Lots of risks rose as a result of such kind of sleeping because they slept at the shop verandas just mixed men, women and children. In the process many children were raped and tortured.
As if the above trauma and torture was not enough, the children traveled very long distances both mornings and evenings. Then later to school, most times without food, if any, then one meal a day which made most of them look so weak and vulnerable to diseases.
On seeing the above risks, we as volunteers wanted to see that a change is made. We advocated to the district that something must be done to make sure the children are separated from the big men who were taking the young girls at such risks of early pregnancies, HIV/aids exposure etc.
We decided to spend nights out with these children so that we could guard them from the rapists. This helped some, though these same risks were also experienced on the way to these sleeping places and besides, the children were so many and scattered, meaning the three of us only wouldn’t really monitor their safety so well.
Due to this demand some NGO’s started opening the night commuter centers which helped to safeguard the children from these risks because most of them restricted the age to 17yrs maximum. We sorted out these children and we allocated them to the different centers, out of the streets.
It didn’t take long, when I got employed by Medicines Sans Frontiers {msf swiss} in the night commuters’ center as a center counselor.
Here, it seemed like it was just the beginning of everything.
Over four thousand children came to this night commuter center every night. So scared, helpless, tired and most of them, so hungry. I was the only counselor to handle all these children every night.
It was a big challenge. Because all of them wanted me to at least listen to them, given the different problems at hand. Most of these children were so torn away from their parents, because they had very little time for each other. Since the parents would leave their sleeping places, and immediately try and search for something to eat for the children, they move from the night commuters centers, back and right away to school without seeing their parents and during the evenings, they leave school, and most times go straight to the centers. Because if they moved back home, it gets late and risky for them on the way since the rebels would also trap them on their ways when it gets late. That is why they would choose to go hungry, rather than get abducted on the way.
It wasn’t easy for me myself, to listen to all these heart breaking stories. Many times I could first lock up myself into the counseling room and weep, before I could go on again. It was so terrible seeing and listening to very heavy stories, from a baby. So young to even carry the burdens of life but they are already doing so.
During this time, I made individual and group counseling.
Through this, I was trying to lift these children back on their feet, but the situation here was so tricky. Reason being, it was very hard to terminate a session with these child. Their problems were always retriggered immediately they leave the center. Some of the perpetrators are the guardians, frustrated parents, and the rebels themselves. So I had to carry on with all the clients on board.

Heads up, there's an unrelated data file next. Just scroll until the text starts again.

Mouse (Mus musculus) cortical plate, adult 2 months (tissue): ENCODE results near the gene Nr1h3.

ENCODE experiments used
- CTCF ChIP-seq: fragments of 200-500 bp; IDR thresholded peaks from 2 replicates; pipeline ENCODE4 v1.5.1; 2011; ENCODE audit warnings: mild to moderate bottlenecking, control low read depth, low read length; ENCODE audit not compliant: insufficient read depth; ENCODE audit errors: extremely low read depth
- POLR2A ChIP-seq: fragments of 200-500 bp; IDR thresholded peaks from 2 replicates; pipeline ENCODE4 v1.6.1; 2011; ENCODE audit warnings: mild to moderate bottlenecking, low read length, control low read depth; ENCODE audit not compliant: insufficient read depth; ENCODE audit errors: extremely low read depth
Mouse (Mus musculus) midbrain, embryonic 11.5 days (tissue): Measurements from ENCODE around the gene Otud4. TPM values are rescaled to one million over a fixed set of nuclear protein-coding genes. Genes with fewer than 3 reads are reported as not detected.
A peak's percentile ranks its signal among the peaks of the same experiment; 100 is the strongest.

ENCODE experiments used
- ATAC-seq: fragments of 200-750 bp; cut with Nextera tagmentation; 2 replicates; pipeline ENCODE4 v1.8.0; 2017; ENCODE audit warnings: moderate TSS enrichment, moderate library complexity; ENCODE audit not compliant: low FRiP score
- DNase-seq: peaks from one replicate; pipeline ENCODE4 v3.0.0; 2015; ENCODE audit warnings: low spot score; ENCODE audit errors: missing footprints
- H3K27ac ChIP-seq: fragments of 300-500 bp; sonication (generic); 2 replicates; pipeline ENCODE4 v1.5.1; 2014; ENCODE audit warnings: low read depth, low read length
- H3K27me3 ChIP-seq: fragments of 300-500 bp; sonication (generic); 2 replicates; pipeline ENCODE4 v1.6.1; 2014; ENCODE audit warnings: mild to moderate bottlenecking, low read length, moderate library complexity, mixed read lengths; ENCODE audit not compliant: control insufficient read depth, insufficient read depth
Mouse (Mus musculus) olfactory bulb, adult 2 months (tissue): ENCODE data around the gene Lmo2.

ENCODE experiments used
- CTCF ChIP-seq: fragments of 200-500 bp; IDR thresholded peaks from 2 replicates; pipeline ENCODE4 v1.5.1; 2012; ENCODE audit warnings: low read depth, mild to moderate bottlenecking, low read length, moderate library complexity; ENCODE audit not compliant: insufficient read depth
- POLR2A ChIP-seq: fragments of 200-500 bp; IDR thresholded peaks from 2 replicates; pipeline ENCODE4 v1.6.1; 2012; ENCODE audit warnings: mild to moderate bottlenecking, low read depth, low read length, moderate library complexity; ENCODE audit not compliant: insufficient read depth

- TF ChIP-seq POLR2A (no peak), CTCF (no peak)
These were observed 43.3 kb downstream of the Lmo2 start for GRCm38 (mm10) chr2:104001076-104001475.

I then decided to design another method of work. I started working 24hrs day’s planed a day schedule from 8:00am-6:00pm and from here I moved direct to the night commuters’ center. During this time, I made follow ups and family/school monitoring. I also made door to door counseling to both the children and their family members affected by the war. This seemed to work, because then, I was available for them whole day and even all night from the center. All in all I thank God for the strength he gives me to serve the children. On my own, I know I could do nothing.
After a year, I moved to World Vision, though still worked with the same children, but this time under another organization. On top of that, I had more vulnerable children to deal with this time. The formerly abducted, others could have spent as long as ten years and above in abduction, has under gone a lot. For example: children who had killed several people including their own close relatives, psychological torture, like killing their own parents, cutting the stomach and removing her intestines, then it is rubbed all over ones body and one is forced to stay with it that way, for a week, in the name of initiation to wipe away all the fear and make one bold to freely kill as many people as possible. I think you can now imagine the level of trauma we had to fight out.
Within the community, I went ahead with the group method, here I was trying to reduce the stigmatization of the formerly abducted and former soldiers, enhance proper reintegration, through the kind of forgiveness we got from Christ, so unconditional!. We decided to mix these formerly abducted with the none formerly abducted so that we could give them a clear understanding of each other, and it’s the same them, who help us sensitize the community through music, dance and drama. Before this, the formerly abducted were rejected from the community, with a wrong perception that they are the ones who have caused all the suffering people are under going in the North. So this made many parents reject their own children, with the fear that the other community members will attack them. This provoked many of these formerly abducted to move back in the bush and join the rebels. With all the anger, they have been the worst in making serious vengeful attacks to these community members. But when the anti stigmatization campaigns went on, the community started understanding and now as I talk, it has really worked out well. We are still moving on with these sensitizations from camp to camp and the community response is really good, thus more corporation between the formerly abducted and community at large.